Nvidia makes tweaking ray tracing in classic games easier with RTX Remix, starting with Portal

Something to look forward to: Recent mods and official re-releases show that the latest ray tracing technology can fundamentally change the look of PC games decades ago. Nvidia’s upcoming RTX Remix promises to help mods bring the technology into several classics, starting with a remastered version of Portal this fall.

Tuesday, Nvidia a statement RTX Remix, is a platform to help modders add ray tracing features to DirectX 8 and DirectX 9 games. The feature will also allow users to improve the architecture of older games and add Nvidia Reflex and DLSS 3 (or DLSS 2.0 for Ampere and Turing GPU users).

The RTX Remix mod will replace the original API of the game with a 64-bit Vulkan viewer. Mods can export their RTX Remix mods to files that drop into the game directory along with the executable, and should not conflict with those on Nexus Mods or other sites.

In DX8 or DX9 games that support fixed-function graphics pipelines, RTX Remix uses a custom D3D9 runtime to intercept swipe calls and reinterpret game assets to convert them to the Global Scene Description Framework (US$). The converted assets are compatible with many standard game development applications such as Adobe Substance 3D Painter, Autodesk Maya, 3ds Max, Blender, SideFX Houdini and Unreal Engine, making it easy to edit on modifiers.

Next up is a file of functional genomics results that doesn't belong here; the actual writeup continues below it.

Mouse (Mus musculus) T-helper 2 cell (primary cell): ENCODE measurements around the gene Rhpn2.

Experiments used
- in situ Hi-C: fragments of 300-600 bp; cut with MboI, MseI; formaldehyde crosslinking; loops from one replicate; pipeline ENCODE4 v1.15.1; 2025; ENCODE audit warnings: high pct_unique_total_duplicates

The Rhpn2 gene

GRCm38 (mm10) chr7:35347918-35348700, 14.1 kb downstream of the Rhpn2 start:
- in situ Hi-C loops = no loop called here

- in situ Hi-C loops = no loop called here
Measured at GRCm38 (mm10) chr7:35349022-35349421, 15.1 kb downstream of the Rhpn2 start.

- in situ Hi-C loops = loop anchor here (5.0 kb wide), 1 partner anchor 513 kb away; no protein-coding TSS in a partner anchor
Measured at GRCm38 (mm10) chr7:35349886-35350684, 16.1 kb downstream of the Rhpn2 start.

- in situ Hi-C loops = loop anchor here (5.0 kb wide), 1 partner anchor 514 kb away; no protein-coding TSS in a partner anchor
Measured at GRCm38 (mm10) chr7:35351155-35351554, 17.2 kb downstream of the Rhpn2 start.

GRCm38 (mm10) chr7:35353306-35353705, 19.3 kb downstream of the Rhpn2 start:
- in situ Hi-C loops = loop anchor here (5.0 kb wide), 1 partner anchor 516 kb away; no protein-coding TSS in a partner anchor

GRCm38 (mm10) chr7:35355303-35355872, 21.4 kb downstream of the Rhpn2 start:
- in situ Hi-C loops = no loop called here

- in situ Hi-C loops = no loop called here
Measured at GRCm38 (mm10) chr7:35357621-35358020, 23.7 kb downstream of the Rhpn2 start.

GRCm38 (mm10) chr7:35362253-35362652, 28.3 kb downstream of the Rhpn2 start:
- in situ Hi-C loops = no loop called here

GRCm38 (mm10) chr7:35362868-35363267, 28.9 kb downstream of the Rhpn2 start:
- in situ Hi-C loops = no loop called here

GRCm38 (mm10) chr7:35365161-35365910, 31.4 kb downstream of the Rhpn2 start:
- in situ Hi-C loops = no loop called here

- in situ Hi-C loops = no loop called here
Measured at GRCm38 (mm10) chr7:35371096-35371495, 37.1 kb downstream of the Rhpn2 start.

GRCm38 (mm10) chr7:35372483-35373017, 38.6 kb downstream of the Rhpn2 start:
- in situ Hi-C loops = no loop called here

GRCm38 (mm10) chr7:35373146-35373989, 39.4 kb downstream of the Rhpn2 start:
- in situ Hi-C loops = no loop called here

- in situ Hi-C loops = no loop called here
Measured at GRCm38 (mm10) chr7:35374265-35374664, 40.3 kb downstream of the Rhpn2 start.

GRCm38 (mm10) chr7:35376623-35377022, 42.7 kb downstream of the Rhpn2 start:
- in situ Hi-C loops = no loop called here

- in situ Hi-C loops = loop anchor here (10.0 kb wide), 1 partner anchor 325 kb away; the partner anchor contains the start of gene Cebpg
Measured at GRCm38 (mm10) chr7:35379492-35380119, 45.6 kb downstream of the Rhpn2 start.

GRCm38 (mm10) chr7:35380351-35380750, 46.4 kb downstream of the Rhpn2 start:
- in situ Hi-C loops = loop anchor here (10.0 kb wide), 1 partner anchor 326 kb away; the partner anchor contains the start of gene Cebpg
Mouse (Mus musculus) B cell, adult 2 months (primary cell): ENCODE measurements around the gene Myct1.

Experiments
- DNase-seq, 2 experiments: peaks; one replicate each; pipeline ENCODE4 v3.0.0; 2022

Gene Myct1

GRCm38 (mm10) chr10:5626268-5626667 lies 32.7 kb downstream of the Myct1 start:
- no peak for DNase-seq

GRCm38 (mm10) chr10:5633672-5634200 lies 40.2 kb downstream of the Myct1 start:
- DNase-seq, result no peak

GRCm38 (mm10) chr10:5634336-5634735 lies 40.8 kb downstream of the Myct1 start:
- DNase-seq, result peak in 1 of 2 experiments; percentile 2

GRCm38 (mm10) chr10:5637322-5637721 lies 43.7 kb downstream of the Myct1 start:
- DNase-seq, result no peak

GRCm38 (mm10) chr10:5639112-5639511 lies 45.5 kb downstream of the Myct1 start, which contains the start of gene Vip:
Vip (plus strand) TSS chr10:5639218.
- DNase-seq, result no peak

Proper ray tracing support requires that game textures and textures carry certain qualities that DX8 era titles generally lack. Remix allows users to add features such as physical renderings, regular maps, and increased geometric details, so they interact with light more realistically. Moderators can also use the AI ​​features of RTX Remix to increase texture accuracy by 4x.

The Nvidia platform also allows designers to add new lighting to older games or use the game’s original lights to add ray-tracing shadows, ambient closures, reflections, and global lighting. In addition, the RTX Remix includes three new lighting features that Nvidia revealed this week.

The first, RTX Direct Illumination (RTXDI), can add millions of small dynamic lights for things like fireballs, lamps, or billboards to a scene without significantly impacting performance. Another new feature – Spatial Significance Temporary Resampling Global Illumination (ReSTIRGI) – uses multiple bounces to calculate the correct indirect illumination for each pixel. Finally, Nvidia’s Denoisers (NRD) should reduce noise in ray-traced lighting with better performance than previous noise removal devices.

To prove RTX remix, valve open Portal RTX – A modified version of the 2007 puzzle game with ray tracing. Portal RTX adds reconstructed textures, high polygon character models, DLSS, and Nvidia Reflex. Its ray-tracing features include RTXDI, ReSTIRGI, NRD, ray-traced volumetric illumination, and particle-ray-emitting rays.

Portal RTX is released in November as a free upgrade for those who own the original title. Nvidia also showed off the effects of the RTX Remix on The Elder Scrolls III: Morrowind and Mount & Blade.

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